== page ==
“It is extremely serious,” said State Senator Jeff Hayden (DFL-Minneapolis) of these resignations in a phone interview last week. He believes that rewriting and reviewing current policies might be required. “We are looking at figuring out a way for people who have been victims of [sexual harassment] or think they have been victims of it to find a confidential way they can report it, be investigated, and dealt with it if someone has been harassed.”
The MSR talked with a Black woman corporate executive last week who spoke on the condition that her name and former employer wouldn’t be identified. “The CEO sexually harassed me for more than three years,” she said. “When he stopped sexually harassing me, he began attacking me publicly. He once withheld a pay increase although he rated my job performance high/above average, meriting a salary increase, until I spoke to the chairman of the board about it,” stated the woman. Going to human resources often isn’t the answer, she added, because they work for the company.
She watched with keen interest the latest sexual harassment allegations against elected officials, entertainers, entertainment moguls and others. “There is no question that celebrity [status] drove these stories. Now sexual harassment is ‘news’ because women of means in some cases are speaking out against their alleged perpetrators who are of means.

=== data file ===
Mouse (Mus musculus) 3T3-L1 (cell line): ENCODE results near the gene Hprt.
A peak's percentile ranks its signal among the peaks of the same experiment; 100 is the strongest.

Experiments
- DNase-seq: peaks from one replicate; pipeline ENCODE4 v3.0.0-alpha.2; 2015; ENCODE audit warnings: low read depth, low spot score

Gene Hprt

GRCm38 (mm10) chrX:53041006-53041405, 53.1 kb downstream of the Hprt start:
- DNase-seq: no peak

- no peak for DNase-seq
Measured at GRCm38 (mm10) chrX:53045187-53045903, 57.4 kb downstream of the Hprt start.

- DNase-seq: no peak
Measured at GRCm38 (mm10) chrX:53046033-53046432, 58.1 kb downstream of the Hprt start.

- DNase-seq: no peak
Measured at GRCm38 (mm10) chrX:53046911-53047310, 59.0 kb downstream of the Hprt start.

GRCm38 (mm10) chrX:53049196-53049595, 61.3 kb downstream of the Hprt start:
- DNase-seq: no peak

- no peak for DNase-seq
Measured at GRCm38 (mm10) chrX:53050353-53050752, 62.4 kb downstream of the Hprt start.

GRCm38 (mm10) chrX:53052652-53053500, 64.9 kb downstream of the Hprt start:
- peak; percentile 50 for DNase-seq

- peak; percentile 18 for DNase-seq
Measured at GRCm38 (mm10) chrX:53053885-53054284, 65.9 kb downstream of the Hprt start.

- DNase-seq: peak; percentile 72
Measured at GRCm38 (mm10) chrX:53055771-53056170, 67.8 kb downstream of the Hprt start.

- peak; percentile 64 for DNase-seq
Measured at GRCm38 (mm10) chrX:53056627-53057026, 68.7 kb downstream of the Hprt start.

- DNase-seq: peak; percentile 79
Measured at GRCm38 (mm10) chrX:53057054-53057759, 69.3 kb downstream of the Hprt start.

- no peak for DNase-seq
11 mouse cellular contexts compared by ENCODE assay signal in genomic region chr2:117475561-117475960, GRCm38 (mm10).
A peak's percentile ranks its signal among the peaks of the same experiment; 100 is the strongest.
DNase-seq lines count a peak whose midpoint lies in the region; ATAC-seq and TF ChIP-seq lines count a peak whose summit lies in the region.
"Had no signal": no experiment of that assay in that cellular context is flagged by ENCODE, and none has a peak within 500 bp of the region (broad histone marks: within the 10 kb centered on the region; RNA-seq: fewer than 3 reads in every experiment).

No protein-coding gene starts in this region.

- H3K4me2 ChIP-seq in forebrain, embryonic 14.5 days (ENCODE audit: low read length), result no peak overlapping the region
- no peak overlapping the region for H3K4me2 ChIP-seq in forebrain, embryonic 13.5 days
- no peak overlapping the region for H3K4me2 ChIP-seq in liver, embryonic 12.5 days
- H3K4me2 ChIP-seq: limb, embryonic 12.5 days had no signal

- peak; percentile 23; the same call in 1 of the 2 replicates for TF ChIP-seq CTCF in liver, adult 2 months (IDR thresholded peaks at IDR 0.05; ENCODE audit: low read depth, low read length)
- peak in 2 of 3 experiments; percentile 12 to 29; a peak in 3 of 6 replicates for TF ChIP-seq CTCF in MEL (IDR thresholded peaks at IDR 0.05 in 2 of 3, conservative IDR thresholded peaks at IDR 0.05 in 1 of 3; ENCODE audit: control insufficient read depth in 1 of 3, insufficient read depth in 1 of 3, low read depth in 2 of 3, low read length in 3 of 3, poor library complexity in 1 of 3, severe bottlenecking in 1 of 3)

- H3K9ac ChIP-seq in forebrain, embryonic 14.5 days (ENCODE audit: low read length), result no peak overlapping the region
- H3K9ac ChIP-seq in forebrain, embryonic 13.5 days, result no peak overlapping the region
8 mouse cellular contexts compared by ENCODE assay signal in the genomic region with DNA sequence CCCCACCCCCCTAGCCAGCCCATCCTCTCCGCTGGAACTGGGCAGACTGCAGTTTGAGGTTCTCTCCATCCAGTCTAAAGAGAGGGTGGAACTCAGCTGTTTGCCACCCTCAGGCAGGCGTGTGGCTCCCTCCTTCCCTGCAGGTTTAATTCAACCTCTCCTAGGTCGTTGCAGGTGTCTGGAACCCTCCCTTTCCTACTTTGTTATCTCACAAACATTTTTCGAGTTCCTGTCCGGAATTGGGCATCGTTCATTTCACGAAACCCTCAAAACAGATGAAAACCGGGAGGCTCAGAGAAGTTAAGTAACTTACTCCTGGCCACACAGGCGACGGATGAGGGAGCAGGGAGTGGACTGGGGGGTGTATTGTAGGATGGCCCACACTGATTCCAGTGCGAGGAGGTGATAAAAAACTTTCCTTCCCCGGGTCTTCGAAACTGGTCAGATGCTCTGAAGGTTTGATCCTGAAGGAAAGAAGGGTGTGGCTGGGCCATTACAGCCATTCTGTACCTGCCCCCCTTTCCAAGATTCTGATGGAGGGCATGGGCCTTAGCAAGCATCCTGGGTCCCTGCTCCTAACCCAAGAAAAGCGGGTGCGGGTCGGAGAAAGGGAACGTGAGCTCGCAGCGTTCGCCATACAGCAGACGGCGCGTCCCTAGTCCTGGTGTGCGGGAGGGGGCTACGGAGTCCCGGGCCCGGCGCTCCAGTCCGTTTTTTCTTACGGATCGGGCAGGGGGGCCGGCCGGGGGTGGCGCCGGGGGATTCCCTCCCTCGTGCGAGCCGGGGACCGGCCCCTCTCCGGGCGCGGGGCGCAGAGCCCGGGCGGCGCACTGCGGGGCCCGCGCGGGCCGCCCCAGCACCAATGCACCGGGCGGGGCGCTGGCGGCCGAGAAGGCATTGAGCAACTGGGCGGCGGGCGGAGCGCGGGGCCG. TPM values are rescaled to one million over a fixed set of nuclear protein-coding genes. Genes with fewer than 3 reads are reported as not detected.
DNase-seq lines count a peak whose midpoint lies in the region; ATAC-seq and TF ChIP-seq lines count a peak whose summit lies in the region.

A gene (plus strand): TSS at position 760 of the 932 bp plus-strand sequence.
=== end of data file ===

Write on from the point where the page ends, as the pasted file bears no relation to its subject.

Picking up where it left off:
“It begs the question, however, how about the hundreds of thousands of women who have lost their careers, not just their jobs, because of the power of men in the workplace, women who often have no celebrity,” our executive source continued.
Sexual harassment “is the highest form of bullying in the workplace among men and women,” she said. “It is especially horrific if you have to live with it, live on it. Many corporations and business organizations have used profits and taxpayer dollars to save the careers of high profile men for decades by paying off the accusers or fighting the accusations in court, costing thousands in legal fees, sometimes without any kind of investigation.
“This has resulted in allowing the men to continue in their often very lucrative high-paying jobs while the accusers are sometimes left with no career, or in a lower paying job,” she said. “Many of these women are left with emotional scars and distress, sometimes negative financial impact. Then there’s the lasting shame that often comes with having been rendered powerless.”
Palmer agreed: “It’s hard to prove. You need a lot of money and time and support. It may end up you losing the job.”
Palmer afterwards told the MSR, “I think it takes a toll on Black women. Some people call [her] the angry Black woman, which is so unfair. But that might be another reason why someone is [cautious] about coming forward. They find it hard to be taken seriously because of all the stereotypes.”
With sexual harassment seemingly in the headlines every day, “I think we’re close” to reaching a fatigue level, said Palmer. “We somehow have to get over that.”
To report sexual harassment, go to www.rapehelpMN.org, or call the Equal Employment Opportunity Commission hotline, 1-800-669-4000; the U.S. Department of Labor Women’s Bureau at 1-800-827-5335 or the National Women’s Law Center at 1-202-588-5180.
Charles Hallman welcomes reader responses to email@example.com.